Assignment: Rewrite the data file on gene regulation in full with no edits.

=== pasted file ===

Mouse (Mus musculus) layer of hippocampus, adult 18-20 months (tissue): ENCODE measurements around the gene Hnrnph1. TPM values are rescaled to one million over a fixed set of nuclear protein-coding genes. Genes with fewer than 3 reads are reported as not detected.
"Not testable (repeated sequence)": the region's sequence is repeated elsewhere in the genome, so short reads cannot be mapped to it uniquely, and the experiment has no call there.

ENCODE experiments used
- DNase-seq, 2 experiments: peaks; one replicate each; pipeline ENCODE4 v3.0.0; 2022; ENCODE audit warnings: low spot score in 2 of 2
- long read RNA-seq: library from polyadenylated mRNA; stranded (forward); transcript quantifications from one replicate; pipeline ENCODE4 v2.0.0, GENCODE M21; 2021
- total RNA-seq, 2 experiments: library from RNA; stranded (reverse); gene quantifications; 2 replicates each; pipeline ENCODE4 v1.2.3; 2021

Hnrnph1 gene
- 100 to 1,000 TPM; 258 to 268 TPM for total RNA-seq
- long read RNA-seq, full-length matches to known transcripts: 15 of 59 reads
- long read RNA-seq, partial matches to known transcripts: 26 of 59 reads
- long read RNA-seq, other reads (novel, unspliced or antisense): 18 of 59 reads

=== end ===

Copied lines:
Mouse (Mus musculus) layer of hippocampus, adult 18-20 months (tissue): ENCODE measurements around the gene Hnrnph1. TPM values are rescaled to one million over a fixed set of nuclear protein-coding genes. Genes with fewer than 3 reads are reported as not detected.
"Not testable (repeated sequence)": the region's sequence is repeated elsewhere in the genome, so short reads cannot be mapped to it uniquely, and the experiment has no call there.

ENCODE experiments used
- DNase-seq, 2 experiments: peaks; one replicate each; pipeline ENCODE4 v3.0.0; 2022; ENCODE audit warnings: low spot score in 2 of 2
- long read RNA-seq: library from polyadenylated mRNA; stranded (forward); transcript quantifications from one replicate; pipeline ENCODE4 v2.0.0, GENCODE M21; 2021
- total RNA-seq, 2 experiments: library from RNA; stranded (reverse); gene quantifications; 2 replicates each; pipeline ENCODE4 v1.2.3; 2021

Hnrnph1 gene
- 100 to 1,000 TPM; 258 to 268 TPM for total RNA-seq
- long read RNA-seq, full-length matches to known transcripts: 15 of 59 reads
- long read RNA-seq, partial matches to known transcripts: 26 of 59 reads
- long read RNA-seq, other reads (novel, unspliced or antisense): 18 of 59 reads